The colourful, vibrant marine life inhabits limestone reefs that provide interesting caves, crevices, pinnacles and overhangs to explore. The area supports many tropical species of reef fish and corals that would not normally live so far south. The reason for their presence is a warm band of water, the Leeuwin current, that circles down from the tropics and moderates the water temperatures offshore. In some of the island’s sheltered bays, stony corals such as Pocillopora proliferate, and vivid tropical coralfish and butterflyfish can be found flitting through the kelp.
Temperate water reef fish are abundant. Western King Wrasse, Blackspot Pigfish, leatherjackets, blue devils, scalyfins, Breaksea Cod, Woodward’s Pomfreds, sweep, morwongs, moonlighters, bullseyes, old wives and Eastern Talma (or truncate coralfish) are just a sample of the species that you can see on one dive. Large sponges and colourful gorgonias grow on the deeper reefs surrounding the island, while rock lobsters, cuttlefish, octopuses and wobbegong sharks are prevalent under ledges and in the caves and crevices of the weathered limestone.
Rottnest is also a graveyard of many old ships that struck reefs around the island. An iron steamer, the Macedon, and an iron sailing ship, the Denton Holme, both struck Kingston Reef in the late 19th Century. They lie just offshore from the main settlement. The Macedon’s hull is still clearly defined and provides added interest among the caves and colourful ledges of Kingston Reef.
With its wrecks, caves, and vibrant marine life, Rottnest does not need sheer walls and deep diving to be impressive. The terrain is more subtle and the marine life more cryptic. Divers who are prepared to think small and look closely under the ledges and on the roofs of caves, will be rewarded by the wonderful colours and numbers of creatures that are compacted into every crevice of limestone.
Sites worth diving are: Roe Reef 42, North Reef 43, Coesy Point 44, Swirl Reef 45, Horseshoe Reef 46, Northwest Patch 47, West End 48, Fish Hook Drop-off 49, South Point 50, Green Island Drof-off 51, Crystal Palace 52.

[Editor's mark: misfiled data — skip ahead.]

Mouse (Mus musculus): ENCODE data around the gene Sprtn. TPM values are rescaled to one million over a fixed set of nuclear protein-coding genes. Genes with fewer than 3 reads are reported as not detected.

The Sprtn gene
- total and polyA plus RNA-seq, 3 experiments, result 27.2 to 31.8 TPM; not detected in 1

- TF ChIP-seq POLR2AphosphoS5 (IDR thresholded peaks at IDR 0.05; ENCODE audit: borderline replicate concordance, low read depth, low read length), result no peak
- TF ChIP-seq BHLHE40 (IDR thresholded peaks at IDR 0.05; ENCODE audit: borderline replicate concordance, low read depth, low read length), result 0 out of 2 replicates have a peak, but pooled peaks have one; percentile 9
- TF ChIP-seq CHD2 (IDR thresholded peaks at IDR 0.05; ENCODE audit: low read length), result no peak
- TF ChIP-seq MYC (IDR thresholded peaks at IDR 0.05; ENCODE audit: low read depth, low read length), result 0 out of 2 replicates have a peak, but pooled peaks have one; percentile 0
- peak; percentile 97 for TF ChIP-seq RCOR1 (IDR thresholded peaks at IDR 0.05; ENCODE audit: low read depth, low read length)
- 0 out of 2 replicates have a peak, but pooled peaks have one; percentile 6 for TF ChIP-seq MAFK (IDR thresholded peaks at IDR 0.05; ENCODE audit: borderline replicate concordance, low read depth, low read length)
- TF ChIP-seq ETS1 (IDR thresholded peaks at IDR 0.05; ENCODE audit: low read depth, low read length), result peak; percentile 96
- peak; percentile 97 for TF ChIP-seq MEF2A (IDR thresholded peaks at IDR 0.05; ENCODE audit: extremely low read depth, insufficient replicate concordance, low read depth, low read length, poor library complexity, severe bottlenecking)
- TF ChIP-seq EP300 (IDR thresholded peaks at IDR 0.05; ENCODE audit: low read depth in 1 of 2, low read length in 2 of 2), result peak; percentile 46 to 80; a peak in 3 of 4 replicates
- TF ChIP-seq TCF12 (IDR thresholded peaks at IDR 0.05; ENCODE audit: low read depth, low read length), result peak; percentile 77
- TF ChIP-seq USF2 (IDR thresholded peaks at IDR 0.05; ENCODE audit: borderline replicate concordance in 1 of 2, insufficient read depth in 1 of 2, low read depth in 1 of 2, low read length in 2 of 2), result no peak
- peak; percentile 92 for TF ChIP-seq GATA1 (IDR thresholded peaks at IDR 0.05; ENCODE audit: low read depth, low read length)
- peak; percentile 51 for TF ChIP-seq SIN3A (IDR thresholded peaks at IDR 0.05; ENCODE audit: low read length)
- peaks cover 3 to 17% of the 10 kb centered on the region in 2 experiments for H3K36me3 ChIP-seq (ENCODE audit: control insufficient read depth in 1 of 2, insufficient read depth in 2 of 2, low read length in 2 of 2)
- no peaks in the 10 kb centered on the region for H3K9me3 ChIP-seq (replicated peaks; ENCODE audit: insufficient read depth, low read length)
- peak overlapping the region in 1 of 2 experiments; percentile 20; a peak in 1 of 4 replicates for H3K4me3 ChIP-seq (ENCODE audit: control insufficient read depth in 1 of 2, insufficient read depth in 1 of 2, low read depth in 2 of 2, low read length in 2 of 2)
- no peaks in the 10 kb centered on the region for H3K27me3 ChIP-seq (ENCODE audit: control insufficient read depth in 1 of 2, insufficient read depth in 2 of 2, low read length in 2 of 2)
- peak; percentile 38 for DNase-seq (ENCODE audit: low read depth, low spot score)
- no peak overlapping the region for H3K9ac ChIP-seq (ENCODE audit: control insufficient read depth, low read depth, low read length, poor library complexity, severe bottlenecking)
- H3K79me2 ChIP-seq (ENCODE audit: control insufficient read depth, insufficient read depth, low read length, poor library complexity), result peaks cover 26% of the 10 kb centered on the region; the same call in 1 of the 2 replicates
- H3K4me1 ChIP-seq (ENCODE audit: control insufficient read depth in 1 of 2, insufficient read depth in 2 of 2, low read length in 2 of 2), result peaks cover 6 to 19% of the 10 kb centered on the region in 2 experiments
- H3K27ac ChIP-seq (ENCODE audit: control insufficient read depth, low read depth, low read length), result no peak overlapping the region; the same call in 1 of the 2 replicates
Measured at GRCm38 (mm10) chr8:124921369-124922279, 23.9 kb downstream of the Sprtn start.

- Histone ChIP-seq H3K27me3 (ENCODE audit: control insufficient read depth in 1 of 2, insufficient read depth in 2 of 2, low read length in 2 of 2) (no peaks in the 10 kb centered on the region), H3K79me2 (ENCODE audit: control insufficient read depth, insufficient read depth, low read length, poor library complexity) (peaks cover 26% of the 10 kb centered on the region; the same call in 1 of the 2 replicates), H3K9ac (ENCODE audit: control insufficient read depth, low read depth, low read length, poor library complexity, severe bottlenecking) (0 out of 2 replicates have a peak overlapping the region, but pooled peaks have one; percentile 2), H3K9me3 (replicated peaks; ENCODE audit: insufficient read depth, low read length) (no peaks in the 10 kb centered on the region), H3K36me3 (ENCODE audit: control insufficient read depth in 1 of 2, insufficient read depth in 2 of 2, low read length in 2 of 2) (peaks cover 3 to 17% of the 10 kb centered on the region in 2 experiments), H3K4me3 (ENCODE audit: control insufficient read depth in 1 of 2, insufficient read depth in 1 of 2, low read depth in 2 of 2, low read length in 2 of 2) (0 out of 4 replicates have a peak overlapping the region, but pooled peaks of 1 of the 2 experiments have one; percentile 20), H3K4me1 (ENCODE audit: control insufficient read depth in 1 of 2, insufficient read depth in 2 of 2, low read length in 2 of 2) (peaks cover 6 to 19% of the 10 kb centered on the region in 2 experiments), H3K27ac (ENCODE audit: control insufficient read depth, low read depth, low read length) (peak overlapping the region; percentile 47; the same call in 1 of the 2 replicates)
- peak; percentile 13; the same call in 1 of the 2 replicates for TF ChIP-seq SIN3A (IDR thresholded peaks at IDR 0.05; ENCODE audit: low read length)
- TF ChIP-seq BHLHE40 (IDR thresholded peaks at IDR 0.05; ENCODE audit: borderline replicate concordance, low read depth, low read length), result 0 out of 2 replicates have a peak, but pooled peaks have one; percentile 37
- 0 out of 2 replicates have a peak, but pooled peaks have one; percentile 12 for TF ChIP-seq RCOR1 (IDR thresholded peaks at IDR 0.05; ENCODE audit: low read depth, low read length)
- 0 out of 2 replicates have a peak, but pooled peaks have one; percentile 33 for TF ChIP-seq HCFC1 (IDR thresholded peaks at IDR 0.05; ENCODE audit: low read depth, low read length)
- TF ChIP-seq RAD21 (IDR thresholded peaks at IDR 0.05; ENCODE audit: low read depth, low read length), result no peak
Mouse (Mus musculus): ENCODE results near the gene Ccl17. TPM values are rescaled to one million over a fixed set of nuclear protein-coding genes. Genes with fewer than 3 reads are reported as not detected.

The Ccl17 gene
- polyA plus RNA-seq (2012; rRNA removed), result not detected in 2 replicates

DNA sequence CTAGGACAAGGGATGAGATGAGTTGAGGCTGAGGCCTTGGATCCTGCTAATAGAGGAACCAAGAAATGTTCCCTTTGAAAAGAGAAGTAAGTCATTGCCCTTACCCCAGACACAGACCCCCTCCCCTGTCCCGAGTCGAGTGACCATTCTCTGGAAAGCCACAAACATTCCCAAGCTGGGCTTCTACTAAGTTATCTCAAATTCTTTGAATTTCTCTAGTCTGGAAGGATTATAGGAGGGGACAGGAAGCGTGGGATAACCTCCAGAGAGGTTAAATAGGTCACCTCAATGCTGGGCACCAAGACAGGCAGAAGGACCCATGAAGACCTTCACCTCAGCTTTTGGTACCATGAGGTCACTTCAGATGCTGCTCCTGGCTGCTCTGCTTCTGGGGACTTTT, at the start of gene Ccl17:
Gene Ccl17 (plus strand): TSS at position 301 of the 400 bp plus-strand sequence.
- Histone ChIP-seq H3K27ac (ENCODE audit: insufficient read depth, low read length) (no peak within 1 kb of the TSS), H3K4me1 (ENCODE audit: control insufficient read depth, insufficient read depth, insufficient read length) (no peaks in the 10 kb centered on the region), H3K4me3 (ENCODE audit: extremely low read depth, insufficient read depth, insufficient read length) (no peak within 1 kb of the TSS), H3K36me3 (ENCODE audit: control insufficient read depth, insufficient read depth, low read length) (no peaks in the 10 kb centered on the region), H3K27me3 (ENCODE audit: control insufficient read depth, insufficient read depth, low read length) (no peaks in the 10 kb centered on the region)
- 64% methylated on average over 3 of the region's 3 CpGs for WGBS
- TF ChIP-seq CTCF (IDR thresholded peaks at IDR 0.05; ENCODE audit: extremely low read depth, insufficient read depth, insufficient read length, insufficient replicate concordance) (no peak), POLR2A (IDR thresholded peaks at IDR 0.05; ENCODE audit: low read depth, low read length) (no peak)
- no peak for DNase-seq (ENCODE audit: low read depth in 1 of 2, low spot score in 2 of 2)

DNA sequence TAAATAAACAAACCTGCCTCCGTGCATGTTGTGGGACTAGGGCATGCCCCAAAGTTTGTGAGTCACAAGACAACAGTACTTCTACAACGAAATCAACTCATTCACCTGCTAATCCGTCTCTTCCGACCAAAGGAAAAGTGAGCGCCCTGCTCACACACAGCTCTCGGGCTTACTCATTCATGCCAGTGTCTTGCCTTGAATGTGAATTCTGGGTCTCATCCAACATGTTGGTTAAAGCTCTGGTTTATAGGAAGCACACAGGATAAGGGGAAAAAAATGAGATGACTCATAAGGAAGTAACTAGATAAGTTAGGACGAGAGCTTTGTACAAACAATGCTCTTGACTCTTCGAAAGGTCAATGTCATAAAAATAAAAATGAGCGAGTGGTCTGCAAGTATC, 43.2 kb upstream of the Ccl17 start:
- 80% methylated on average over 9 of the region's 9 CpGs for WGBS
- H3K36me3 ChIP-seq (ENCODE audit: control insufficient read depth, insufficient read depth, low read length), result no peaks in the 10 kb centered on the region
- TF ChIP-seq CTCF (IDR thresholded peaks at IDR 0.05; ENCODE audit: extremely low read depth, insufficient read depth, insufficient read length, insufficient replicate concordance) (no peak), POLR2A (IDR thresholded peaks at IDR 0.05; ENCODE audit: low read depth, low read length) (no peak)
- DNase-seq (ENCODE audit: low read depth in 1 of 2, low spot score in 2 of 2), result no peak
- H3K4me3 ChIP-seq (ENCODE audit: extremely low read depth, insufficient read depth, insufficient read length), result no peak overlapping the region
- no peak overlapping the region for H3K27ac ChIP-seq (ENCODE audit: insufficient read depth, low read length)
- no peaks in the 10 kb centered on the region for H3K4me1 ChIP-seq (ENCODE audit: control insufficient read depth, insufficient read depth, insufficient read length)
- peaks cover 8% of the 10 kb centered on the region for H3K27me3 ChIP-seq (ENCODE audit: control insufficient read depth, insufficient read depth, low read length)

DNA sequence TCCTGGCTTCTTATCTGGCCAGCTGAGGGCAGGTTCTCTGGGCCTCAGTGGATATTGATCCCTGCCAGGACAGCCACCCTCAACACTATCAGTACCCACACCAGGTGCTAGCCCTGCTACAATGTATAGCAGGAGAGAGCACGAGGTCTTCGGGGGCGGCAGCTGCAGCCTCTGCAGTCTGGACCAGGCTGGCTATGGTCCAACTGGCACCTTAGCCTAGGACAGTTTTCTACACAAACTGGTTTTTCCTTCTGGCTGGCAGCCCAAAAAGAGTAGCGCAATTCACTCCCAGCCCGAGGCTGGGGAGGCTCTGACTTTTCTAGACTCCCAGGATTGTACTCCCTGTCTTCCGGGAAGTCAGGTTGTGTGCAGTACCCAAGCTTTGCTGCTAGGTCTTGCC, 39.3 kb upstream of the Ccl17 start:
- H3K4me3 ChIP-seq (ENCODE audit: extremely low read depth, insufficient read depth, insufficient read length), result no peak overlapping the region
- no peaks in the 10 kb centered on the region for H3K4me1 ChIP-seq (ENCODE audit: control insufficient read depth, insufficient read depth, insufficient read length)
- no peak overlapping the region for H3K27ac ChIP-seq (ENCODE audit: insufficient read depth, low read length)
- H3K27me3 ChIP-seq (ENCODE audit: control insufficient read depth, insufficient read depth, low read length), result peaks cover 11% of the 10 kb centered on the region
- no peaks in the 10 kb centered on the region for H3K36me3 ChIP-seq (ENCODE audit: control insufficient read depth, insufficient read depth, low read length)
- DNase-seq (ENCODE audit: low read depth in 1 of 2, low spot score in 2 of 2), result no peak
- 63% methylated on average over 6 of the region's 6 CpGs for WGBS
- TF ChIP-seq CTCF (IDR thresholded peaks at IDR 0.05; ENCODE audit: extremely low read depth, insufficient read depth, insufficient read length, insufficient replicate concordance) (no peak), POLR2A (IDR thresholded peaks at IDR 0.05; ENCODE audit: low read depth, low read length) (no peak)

GEOGRAPHE BAY - HMAS SWAN AND BUSSELTON JETTY
Beautiful Geographe Bay lies 300km (186 miles) south of Perth in Western Australia. The towns of Busselton and Dunsborough are tourist meccas, close to the southwest wineries, natural forests, limestone cave systems, sandy, white, safe beaches, and natural and artificial reefs that offer some of the best diving and snorkelling in the state. One of the highlights is Busselton Jetty 53. Nearly 2km (1¼ mile) long, it is the longest wooden jetty in the southern hemisphere. During summer and autumn, the end of this jetty offers one of the safest and prettiest dives in the world. The timbers (some that have been laid for over a century) are coated with an extraordinary array of soft corals, ascidians, sponges, bryozoans and other encrusting invertebrates, while enormous schools of herring, Yellowtail Scad and Long-finned Pike swirl around the piles. Graceful old wives, Truncate Coralfish (Eastern Talma), leatherjackets, pufferfish and bullseyes live under the jetty, picking food from the piles or from among the rubble on the seabed under the decking.
An underwater observatory has been constructed close to the end of the jetty to allow non-divers to view this wonderland. There is a permanent camera mounted underwater to allow Internet viewing of the underwater scenery, and an interpretive centre at the start of the jetty provides information on the area, souvenirs, and a wonderful underwater photographic display. A small train takes visitors and divers as far as the observatory. Steps to the waterline allow easy entry and exit for divers. Shops at Busselton take regular dive charters to the end of the jetty.